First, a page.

There is a couple things to take into consideration with this. One being the dosage of caffeine. I am not sure what the conversion would be for that amount into a rat compared with a similar dosage in humans. Typically, in research, the dosage is plenty high to illicit a particular effect. If it does translate to a relatively high dosage of caffeine for humans, then it stands to probably show the same pattern of reduced GLUT4 expression via decreased insulin sensitivity.
With a high enough caffeine dosage, there tends to be a significant cortisol response which could decrease insulin sensitivity and thus GLUT4 expression. This may not be the case with a more "normal" dosage of caffeine though, or at least it would contribute to a response that wasn't very significant.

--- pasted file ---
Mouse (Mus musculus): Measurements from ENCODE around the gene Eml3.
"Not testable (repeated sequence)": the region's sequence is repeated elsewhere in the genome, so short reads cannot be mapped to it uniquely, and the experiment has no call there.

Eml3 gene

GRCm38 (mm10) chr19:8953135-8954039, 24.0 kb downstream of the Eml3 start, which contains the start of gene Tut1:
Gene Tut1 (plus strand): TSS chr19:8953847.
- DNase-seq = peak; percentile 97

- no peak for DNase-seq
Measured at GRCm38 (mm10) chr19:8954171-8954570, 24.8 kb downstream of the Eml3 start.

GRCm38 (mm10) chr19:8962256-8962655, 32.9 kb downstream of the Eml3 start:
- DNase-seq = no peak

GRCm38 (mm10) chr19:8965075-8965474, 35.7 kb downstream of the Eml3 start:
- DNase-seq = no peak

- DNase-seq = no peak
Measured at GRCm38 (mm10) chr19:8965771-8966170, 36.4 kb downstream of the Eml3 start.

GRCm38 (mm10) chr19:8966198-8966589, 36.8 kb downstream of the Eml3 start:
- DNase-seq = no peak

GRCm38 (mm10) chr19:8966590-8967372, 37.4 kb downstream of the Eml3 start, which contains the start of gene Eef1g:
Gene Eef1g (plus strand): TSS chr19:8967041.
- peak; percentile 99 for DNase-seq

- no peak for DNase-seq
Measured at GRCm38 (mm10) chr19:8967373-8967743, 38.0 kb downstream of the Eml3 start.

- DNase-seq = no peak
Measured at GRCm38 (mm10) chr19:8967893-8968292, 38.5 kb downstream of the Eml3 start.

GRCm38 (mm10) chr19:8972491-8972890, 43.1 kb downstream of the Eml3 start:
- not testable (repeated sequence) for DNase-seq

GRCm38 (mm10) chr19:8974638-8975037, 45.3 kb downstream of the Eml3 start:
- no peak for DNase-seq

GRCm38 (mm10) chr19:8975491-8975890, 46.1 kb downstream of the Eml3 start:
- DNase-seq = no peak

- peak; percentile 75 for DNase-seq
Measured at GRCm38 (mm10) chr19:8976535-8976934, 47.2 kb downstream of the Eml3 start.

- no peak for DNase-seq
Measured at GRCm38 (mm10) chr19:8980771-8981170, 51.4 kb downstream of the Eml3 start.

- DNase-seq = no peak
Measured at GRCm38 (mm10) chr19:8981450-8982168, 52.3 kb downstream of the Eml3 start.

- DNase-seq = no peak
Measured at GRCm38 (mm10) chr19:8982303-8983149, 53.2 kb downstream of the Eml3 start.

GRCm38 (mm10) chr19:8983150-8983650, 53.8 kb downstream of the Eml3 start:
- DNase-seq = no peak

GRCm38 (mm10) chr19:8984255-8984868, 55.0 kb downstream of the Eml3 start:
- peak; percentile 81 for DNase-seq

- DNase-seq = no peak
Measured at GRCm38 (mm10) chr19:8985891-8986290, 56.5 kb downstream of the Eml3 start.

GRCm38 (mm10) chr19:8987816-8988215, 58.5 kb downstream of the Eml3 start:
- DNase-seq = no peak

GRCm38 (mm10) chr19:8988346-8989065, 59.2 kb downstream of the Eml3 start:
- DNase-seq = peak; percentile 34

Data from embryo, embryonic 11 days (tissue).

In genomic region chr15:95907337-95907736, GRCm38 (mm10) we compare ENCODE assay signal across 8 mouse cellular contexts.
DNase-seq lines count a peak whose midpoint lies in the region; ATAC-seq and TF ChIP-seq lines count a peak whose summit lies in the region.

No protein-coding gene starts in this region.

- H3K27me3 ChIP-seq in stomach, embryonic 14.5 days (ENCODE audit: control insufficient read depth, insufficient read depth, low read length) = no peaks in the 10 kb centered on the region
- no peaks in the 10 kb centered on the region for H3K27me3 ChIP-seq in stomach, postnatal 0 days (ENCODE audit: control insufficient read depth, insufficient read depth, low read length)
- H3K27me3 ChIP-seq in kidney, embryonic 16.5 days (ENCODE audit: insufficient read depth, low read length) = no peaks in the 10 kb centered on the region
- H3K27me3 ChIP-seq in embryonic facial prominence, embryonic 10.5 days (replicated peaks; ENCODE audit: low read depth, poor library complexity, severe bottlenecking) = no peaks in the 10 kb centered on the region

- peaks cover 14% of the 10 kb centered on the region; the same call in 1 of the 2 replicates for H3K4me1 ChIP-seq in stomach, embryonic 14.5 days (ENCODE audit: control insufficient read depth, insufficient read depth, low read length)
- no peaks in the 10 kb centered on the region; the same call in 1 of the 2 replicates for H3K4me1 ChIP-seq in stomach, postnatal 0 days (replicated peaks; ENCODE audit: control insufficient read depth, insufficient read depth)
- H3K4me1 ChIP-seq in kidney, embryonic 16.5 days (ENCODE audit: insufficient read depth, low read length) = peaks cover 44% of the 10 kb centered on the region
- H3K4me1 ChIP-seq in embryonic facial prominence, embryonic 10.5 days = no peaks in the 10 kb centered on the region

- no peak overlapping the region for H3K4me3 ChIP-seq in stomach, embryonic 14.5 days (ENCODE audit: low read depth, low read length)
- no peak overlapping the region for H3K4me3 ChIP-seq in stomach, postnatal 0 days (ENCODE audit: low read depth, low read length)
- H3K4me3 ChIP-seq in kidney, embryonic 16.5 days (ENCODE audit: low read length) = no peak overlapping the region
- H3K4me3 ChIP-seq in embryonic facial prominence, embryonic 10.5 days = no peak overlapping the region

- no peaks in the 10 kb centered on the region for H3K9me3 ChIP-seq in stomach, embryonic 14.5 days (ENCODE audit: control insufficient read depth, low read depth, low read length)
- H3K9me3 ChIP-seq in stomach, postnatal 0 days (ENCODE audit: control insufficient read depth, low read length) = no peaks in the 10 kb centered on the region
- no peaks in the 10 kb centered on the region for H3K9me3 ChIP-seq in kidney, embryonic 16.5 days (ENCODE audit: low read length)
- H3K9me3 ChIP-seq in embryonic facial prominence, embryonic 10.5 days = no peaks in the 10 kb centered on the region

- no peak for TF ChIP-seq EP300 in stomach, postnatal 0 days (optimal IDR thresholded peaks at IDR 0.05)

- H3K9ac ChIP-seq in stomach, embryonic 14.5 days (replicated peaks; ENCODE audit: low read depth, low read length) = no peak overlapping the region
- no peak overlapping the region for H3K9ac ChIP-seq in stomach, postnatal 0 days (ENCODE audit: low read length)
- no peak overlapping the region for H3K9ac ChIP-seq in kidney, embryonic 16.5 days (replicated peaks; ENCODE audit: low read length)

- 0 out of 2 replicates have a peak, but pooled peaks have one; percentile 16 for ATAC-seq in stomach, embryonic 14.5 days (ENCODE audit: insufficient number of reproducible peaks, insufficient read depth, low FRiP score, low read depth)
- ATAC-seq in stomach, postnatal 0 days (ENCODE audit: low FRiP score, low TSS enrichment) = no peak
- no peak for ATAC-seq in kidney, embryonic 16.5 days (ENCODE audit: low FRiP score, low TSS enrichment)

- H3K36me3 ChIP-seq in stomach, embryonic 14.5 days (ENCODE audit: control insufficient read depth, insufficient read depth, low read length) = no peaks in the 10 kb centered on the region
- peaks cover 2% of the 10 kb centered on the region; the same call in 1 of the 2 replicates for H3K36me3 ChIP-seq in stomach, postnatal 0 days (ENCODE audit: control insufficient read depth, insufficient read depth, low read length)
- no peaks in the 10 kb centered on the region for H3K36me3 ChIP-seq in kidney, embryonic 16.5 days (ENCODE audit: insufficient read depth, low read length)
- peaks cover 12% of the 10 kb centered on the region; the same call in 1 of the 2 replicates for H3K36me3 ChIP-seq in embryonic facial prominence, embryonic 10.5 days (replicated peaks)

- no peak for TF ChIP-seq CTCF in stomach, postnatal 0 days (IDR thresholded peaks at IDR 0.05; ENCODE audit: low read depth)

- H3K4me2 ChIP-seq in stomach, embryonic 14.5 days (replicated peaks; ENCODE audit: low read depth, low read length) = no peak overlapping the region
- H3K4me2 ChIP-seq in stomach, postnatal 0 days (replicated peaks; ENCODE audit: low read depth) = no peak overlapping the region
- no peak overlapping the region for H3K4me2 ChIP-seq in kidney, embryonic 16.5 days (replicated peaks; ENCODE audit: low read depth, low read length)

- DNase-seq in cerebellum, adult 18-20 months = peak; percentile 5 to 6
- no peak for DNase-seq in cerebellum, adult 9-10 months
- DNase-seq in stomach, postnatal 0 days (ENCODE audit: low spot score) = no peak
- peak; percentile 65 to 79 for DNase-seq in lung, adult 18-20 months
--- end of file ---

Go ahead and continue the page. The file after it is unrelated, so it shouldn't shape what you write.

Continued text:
Another thing to take into consideration when referring to caffeine and working out is that there are two mechanisms by which GLUT4 can be expressed. One is insulin mediated, and the other is non-insulin mediated. Insulin mediated GLUT4 expression, as you probably guessed is elicited by insulin. Non-insulin mediated GLUT4 expression is elicited mechanically, via exercise.
Point being, if you are consuming carbs and then exercising you harnessing both insulin and non-insulin mediated glucose uptake, potentially diminishing what drawbacks caffeine may have on GLUT4 expression.